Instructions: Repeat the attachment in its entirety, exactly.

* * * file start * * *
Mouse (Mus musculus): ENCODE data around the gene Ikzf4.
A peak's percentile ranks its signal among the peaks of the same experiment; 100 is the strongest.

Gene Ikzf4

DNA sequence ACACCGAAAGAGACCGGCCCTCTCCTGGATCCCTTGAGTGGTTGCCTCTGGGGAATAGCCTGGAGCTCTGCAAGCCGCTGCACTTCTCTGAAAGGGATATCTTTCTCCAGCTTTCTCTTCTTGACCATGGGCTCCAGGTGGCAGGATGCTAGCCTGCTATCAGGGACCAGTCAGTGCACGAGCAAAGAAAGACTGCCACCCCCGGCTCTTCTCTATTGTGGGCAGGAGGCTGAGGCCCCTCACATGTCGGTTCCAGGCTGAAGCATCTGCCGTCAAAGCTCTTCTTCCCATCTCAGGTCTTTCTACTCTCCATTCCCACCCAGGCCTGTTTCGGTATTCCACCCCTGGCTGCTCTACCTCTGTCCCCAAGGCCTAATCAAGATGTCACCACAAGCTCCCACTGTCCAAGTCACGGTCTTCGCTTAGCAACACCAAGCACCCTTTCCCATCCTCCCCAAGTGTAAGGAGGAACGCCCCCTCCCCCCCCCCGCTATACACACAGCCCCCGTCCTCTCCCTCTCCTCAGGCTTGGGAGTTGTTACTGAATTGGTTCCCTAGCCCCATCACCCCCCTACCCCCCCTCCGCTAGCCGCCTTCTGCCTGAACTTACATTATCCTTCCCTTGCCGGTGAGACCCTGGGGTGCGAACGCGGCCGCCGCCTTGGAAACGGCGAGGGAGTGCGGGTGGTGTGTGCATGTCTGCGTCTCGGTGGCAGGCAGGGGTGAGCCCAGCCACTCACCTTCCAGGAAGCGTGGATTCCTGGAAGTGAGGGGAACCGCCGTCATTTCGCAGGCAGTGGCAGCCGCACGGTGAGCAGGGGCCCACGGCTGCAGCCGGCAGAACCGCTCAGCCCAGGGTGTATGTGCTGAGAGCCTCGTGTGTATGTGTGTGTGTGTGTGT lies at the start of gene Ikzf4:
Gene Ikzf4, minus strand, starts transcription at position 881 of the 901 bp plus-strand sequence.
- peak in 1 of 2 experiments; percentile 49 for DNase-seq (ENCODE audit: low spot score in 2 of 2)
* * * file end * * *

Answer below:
Mouse (Mus musculus): ENCODE data around the gene Ikzf4.
A peak's percentile ranks its signal among the peaks of the same experiment; 100 is the strongest.

Gene Ikzf4

DNA sequence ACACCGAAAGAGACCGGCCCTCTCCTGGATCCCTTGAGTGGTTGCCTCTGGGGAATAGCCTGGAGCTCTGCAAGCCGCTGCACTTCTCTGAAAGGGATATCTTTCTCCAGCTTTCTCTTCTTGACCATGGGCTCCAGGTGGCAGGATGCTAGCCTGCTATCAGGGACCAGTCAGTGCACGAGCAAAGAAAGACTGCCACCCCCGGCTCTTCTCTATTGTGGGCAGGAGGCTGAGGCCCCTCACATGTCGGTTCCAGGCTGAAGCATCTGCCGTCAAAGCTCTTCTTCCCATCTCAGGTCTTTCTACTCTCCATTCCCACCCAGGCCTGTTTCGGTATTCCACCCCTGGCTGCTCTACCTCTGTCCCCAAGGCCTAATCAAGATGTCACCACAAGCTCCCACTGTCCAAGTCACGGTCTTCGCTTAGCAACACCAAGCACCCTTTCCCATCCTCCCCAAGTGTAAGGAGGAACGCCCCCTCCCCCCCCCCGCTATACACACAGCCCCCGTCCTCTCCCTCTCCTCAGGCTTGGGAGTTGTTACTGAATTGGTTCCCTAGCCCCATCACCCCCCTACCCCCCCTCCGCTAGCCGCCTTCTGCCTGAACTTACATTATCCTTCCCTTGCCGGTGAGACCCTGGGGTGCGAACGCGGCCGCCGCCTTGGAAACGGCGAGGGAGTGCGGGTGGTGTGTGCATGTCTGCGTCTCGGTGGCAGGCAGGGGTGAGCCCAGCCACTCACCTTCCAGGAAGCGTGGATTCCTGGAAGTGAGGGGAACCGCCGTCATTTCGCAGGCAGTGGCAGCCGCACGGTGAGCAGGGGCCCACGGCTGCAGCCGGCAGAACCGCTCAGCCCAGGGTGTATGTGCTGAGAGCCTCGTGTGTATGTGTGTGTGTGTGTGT lies at the start of gene Ikzf4:
Gene Ikzf4, minus strand, starts transcription at position 881 of the 901 bp plus-strand sequence.
- peak in 1 of 2 experiments; percentile 49 for DNase-seq (ENCODE audit: low spot score in 2 of 2)